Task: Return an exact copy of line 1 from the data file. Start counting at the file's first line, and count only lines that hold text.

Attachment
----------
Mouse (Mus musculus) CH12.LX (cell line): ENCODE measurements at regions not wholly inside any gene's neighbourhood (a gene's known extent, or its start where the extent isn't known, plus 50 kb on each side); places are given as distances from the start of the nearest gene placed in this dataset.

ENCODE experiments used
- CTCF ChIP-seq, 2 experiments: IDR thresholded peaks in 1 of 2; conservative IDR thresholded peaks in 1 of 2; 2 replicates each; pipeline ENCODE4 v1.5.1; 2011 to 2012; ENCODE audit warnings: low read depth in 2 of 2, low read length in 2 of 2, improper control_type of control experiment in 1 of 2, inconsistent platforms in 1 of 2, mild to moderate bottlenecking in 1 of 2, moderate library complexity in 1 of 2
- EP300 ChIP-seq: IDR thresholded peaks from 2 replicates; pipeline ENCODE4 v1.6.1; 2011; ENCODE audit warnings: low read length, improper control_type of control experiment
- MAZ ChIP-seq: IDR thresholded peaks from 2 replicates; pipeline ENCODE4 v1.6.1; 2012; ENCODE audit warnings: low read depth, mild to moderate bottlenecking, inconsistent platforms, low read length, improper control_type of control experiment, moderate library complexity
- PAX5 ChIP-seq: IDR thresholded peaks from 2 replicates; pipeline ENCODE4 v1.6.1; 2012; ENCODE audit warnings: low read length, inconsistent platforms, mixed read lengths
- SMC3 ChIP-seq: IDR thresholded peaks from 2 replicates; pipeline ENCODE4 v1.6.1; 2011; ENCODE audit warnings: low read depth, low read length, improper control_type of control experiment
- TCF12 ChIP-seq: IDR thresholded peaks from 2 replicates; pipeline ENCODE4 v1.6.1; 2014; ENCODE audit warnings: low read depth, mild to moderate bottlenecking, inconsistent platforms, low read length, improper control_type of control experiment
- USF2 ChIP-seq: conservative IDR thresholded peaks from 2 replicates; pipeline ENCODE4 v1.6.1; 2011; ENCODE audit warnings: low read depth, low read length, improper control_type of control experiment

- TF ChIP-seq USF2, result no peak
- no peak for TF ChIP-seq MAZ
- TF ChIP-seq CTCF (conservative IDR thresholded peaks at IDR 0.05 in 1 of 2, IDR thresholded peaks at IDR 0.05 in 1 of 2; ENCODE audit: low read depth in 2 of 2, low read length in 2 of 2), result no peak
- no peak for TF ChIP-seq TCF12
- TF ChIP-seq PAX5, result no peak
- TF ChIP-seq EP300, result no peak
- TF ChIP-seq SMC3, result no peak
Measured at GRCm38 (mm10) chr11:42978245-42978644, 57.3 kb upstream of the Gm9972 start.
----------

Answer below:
Mouse (Mus musculus) CH12.LX (cell line): ENCODE measurements at regions not wholly inside any gene's neighbourhood (a gene's known extent, or its start where the extent isn't known, plus 50 kb on each side); places are given as distances from the start of the nearest gene placed in this dataset.